1. Good on ya Jim, your a real digger as I have seen you defending immigrants and multiculturalism in the past. I totally agree with you about Kon and the resource centre being selfless and of his compassion for others. I saw him in Sydney and found him a very motivational speaker especially considering the person he was to interview him about the book couldn’t turn up so he spoke for about 45 mins. It was better than I expected. I wish him luck.

  4. The commenter above could use a lesson in what was ‘tougher than usual’ and what was actually pretty standard treatment from many anglo-Australians.
    Thank you Kon and thank you Fotis.
    Your experiences resonate for me and my family too.

    1. Well Vicki K, those experiences were not pretty, nor were they fatal… experience as a kid in a middle class suburb was one of friendly relations with our Italian and Dutch migrant close neighbours….my father (a wounded WW1 veteran), enjoyed telling stories and swapping mangoes and bananas with the Italian shift worker Dad and I played with the Italian and Dutch kids, and went to the same State school in the same classes with them and we even had a much respected Chinese family a few doors up who actually attended the same Church where much loved Indian gentleman of very dark complexion was on the Parish Council (my mother always commented on his beautiful manners always standing until the ladies were seated), and the same church Choir was led by a Sri Lankan contralto who sounded much like her favourite…. Marian Anderson a renowned black singer of the era.
      And folks; all this racial fermentation was happening in that deep north country town of Brisbane in the sixties!!

  5. Everyone reading this knows that Europe is currently in a migration crisis right? That large parts of the population are refusing to integrate, learn the local language or gain employment. Look at the increase in rapes in Sweden and other European countries and instances of swimming pools needing segregation. Does Australia really want these problems too?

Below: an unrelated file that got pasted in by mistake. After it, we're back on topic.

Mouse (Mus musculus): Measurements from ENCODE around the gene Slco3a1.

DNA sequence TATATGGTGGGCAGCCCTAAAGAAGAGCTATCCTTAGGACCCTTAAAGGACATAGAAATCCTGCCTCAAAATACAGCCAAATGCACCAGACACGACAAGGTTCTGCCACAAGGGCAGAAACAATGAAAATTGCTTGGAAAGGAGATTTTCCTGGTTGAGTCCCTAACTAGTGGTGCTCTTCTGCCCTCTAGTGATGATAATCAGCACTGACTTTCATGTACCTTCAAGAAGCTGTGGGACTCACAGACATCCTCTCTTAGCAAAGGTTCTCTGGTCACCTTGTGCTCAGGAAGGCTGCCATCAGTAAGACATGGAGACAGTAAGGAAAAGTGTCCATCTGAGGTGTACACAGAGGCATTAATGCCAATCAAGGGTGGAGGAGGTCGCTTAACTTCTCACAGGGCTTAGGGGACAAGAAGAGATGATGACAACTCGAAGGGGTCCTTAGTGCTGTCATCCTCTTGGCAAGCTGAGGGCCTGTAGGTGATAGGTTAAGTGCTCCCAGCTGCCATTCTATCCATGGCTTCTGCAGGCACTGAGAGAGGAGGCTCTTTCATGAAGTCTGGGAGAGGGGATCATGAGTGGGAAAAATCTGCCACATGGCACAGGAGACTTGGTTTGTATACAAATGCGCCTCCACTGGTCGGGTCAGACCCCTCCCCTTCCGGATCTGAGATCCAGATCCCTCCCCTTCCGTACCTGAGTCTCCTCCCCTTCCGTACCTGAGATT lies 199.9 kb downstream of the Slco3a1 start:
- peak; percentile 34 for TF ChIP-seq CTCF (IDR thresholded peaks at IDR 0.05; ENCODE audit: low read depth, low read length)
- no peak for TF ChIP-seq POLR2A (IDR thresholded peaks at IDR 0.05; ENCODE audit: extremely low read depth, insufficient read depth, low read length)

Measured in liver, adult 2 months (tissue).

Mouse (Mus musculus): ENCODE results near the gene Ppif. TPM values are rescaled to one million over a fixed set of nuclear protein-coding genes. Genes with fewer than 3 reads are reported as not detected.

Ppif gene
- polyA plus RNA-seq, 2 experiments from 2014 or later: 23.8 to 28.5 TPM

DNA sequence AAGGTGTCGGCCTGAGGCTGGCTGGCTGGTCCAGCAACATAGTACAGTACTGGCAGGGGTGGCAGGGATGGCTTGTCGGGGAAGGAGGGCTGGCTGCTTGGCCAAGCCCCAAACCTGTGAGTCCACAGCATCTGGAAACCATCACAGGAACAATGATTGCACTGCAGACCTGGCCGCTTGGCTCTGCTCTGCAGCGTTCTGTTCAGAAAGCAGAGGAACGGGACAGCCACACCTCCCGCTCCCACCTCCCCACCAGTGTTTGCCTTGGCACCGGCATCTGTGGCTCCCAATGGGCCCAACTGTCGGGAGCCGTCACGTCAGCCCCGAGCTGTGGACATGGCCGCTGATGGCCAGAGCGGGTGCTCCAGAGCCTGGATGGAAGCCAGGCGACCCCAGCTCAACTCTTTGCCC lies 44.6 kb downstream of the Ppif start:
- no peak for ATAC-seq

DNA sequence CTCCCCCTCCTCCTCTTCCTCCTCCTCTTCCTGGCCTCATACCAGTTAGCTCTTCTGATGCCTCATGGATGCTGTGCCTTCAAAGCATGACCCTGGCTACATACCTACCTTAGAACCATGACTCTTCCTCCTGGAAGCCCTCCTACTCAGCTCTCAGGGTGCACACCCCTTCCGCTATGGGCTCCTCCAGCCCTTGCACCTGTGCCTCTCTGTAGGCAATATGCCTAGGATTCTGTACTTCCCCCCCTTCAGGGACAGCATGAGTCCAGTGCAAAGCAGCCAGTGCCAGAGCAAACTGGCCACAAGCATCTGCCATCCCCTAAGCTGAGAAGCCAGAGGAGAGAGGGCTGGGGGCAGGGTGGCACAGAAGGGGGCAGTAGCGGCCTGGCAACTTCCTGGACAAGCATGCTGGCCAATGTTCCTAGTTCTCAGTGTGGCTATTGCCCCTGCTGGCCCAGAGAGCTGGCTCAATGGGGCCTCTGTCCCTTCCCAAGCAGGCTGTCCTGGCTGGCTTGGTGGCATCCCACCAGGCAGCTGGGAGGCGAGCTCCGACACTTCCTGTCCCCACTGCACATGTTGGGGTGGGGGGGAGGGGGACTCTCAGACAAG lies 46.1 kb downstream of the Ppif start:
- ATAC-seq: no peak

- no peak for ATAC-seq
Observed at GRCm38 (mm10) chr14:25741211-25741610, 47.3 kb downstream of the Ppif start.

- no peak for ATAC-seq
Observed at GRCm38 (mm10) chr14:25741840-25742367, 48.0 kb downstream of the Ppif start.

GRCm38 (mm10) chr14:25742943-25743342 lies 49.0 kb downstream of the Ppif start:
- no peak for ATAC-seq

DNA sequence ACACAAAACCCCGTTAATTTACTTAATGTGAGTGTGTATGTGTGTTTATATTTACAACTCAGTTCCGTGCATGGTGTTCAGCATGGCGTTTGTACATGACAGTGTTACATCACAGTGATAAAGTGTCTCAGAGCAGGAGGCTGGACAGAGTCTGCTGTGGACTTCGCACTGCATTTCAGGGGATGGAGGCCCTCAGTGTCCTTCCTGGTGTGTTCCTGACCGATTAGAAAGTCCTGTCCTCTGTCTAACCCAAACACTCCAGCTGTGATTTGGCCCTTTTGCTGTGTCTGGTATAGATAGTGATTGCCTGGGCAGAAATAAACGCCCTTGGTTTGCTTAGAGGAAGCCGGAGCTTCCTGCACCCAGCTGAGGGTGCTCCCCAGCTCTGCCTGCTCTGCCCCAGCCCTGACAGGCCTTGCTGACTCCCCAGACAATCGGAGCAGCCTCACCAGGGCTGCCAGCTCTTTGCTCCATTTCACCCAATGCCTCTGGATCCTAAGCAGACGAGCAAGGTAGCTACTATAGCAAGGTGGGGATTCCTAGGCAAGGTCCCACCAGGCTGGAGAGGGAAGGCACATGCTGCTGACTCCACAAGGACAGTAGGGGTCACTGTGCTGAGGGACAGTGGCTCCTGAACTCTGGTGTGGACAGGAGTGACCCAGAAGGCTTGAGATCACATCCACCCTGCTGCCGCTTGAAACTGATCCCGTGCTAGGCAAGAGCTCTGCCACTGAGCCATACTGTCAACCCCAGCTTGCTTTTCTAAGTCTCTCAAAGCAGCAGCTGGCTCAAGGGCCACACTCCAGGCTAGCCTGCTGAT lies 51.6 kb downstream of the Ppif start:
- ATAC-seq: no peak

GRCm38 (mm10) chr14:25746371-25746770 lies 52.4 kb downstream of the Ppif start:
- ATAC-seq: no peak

It is difficult to have an adult discussion on this when the term racism is used so lightly.

  6. Yesterday a bloke walked into an examination centre in Afghanistan and blew away 35 kids. Not long prior to that a bloke walked into a Coptic Christian church in Egypt and tried to blow it up and a bloke tried to run over an kill a bunch of people in England and on and on it goes. We have peace in our time but when some minorities outbreed us to become significant what will happen. No wonder the majority of Australians are fearful of where this will end. In the meantime we will be such a bunch of goody goodies in denial.

    1. Thanks for proving racism is alive and well in Australia. Outbreed “us”? Who is this “us” you seek to address? All people who believe in kindness and tolerance? All people with compassion and open minds? You try to say “us” meaning white Anglo-Saxons, but I’m white and I reject your attempt to label me or anyone else because of a minor trait of appearance. Scientifically there is only one race- the human race. No one can “ outbreed us” because we are all “us”.

  7. Find any article about immigration or racism and out come those who generate fear and aspersions on other ethnicities especially those who have arrived in recent years to this country. Someone above asks what will happen when the “stop The boats” policy is abandoned and boats start returning. Who says boats with refugees are not trying to get to Australia being a safe country? We don’t know because the govt deliberately do not tell us if they are still trying to get here as their policy is to not confirm or deny. Of course we know it wasn’t only migrants that have had to work hard here but these people had the additional stresses of being victims of racism and bigotry, in the form of verbal and or physical abuse due to a number of reasons from the spelling of their name, to religion, ethnicity and or colour of their skin. Having abuse shouted at your family while you are watching and hearing it as a child can leave scars and long lasting issues. We need our politicians and media to keep repeating clearly and loudly that racism is never tolerated.